Family and consumer sciences teachers' characteristics, attitudes toward poverty, and learning environment climates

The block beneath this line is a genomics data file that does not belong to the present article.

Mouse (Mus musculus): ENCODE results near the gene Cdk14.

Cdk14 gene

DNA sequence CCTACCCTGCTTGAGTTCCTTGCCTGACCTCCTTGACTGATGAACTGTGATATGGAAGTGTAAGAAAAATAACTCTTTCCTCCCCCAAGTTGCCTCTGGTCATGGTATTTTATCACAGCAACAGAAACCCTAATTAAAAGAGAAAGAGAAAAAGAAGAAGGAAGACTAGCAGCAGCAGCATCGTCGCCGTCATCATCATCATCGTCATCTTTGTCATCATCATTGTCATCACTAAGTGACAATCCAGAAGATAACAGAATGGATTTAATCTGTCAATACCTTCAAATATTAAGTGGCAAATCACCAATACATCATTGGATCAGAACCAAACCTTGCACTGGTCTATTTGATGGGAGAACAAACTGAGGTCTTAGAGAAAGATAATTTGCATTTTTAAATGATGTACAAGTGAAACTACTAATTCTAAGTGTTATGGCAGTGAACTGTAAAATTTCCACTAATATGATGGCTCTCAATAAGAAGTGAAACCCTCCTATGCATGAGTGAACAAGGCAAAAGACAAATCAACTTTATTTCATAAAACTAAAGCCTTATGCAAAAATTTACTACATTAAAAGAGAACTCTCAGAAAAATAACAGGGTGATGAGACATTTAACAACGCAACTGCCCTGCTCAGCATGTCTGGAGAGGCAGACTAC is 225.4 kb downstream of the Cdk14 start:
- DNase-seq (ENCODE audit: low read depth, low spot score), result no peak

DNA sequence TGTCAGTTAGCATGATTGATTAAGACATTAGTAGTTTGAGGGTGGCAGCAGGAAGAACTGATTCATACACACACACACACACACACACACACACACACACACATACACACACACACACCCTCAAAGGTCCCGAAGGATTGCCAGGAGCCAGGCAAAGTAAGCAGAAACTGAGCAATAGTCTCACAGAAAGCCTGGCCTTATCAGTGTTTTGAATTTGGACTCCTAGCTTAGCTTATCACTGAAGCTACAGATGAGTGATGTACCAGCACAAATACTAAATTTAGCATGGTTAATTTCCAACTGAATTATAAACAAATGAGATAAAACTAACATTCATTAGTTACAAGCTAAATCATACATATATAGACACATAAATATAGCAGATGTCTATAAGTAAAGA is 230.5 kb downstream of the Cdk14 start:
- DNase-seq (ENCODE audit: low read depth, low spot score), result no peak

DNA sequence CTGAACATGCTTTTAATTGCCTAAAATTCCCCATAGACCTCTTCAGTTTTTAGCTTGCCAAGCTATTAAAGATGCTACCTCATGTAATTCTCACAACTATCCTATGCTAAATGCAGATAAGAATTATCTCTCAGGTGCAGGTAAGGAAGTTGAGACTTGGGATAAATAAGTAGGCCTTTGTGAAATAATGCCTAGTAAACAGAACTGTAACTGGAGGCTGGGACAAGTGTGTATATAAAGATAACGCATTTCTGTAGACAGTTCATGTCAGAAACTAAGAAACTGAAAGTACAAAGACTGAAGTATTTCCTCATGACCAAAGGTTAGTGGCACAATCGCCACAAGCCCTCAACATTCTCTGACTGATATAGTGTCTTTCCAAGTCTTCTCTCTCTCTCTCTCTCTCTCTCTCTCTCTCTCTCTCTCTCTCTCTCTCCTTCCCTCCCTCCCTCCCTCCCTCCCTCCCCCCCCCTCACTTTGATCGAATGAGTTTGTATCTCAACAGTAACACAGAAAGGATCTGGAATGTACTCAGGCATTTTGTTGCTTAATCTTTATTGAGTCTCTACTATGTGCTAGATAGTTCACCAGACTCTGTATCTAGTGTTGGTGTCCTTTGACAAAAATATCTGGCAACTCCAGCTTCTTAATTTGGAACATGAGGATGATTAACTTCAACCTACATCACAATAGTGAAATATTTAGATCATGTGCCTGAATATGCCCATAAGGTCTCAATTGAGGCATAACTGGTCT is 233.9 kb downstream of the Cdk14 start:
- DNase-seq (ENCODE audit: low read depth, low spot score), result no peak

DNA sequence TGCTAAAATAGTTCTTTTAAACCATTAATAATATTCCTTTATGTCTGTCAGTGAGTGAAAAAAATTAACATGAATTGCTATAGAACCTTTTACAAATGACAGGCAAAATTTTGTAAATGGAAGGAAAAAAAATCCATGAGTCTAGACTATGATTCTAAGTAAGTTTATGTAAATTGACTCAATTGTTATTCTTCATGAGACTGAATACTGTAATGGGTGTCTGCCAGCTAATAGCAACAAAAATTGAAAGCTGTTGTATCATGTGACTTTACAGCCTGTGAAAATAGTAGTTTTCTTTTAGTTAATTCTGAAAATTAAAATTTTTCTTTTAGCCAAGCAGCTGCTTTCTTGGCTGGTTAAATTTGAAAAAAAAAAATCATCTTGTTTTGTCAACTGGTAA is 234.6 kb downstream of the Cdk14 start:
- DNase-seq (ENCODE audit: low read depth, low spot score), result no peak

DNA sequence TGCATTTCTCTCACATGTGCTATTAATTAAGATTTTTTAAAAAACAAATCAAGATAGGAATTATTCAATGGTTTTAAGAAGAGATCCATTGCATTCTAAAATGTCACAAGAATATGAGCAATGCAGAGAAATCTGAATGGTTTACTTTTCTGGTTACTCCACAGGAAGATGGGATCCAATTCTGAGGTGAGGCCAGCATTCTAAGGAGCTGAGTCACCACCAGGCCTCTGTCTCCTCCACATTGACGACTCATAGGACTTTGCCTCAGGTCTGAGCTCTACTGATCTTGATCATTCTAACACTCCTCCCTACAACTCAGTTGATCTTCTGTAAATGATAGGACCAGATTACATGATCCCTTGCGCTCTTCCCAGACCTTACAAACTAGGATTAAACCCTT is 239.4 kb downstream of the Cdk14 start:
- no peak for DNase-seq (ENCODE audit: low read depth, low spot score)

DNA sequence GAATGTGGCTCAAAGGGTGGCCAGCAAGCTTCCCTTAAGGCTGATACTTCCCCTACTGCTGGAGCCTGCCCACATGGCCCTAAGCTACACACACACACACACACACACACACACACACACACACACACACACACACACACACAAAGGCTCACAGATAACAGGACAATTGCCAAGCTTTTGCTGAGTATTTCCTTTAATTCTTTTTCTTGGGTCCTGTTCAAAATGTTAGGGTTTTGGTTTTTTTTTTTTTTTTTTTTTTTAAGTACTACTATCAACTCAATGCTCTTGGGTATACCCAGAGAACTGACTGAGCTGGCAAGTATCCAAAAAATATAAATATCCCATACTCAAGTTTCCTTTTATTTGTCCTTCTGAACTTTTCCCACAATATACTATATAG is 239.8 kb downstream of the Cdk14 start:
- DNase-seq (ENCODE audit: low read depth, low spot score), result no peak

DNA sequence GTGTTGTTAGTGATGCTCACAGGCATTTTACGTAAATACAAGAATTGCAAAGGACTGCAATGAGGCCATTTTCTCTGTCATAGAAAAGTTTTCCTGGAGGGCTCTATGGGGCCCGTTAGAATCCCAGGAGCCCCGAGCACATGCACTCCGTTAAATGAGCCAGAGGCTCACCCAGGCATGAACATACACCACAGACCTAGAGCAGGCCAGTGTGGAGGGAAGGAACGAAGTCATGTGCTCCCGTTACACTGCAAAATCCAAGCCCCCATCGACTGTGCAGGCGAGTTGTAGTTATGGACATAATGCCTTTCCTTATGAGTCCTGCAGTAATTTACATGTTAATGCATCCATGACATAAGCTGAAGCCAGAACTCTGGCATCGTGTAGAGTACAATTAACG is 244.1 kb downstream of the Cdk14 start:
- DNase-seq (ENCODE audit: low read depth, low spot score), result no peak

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The proportion of low-income students enrolled in public schools is staggering. Consequently, it is likely that most family and consumer sciences (FCS) teachers will teach low-income students at some point in their careers. A review of the literature has established that teachers’ perceptions and the learning environment climate influence students and the teaching and learning process. Furthermore, previous literature as well as the 3P Model of Teaching have demonstrated that teachers’ perceptions affect the learning environment climate. Therefore, it is important for researchers to understand FCS teachers’ perceptions toward poverty/low-income students, their learning environment climates, and the relationship between these factors. This study investigated the relationships between FCS teachers’ characteristics, their attitudes toward poverty/low-income students, and their learning environment climates. Two-hundred and seventy FCS teachers in Texas completed the FCS Teachers’ Attitudes Toward Poverty and the Learning Environment Climate survey. This survey was comprised of 90 questions, including questions about teachers’ characteristics (e.g., genders, ages, years of experience), schools’ contexts (e.g., Title 1 status, regions), attitudes toward poverty/low-income students (i.e., excerpts from the Attitudes Toward Poverty and Poor People Scale (ATP) by Atherton et al. ), and learning environment climates (i.e., excerpts from the Learning Environment Inventory (LEI) by Fraser et al.  and excerpts from the Teacher Expectations Survey (TES) by Gallahar, 2009]). Using descriptive statistics, the findings of this study indicate that FCS teachers’ attitudes toward poverty/low-income students are slightly more positive than neutral. Additionally, teachers who have lived in poverty and teachers with advanced degrees have more positive attitudes toward poverty/low-income students. The results also suggest that FCS teachers’ learning environment climates are relatively positive. Moreover, teachers who have not lived in poverty, who have an alternative certification, and who have attended more continuing education workshops about low-income students have more positive learning environment climates. Using structural equation modeling (SEM), the results of this study indicate that FCS teachers with more positive attitudes toward poverty/low-income students have more positive learning environment climates. Besides FCS teachers, this study also has implications for schools, teacher education programs, other FCS professionals, and future researchers.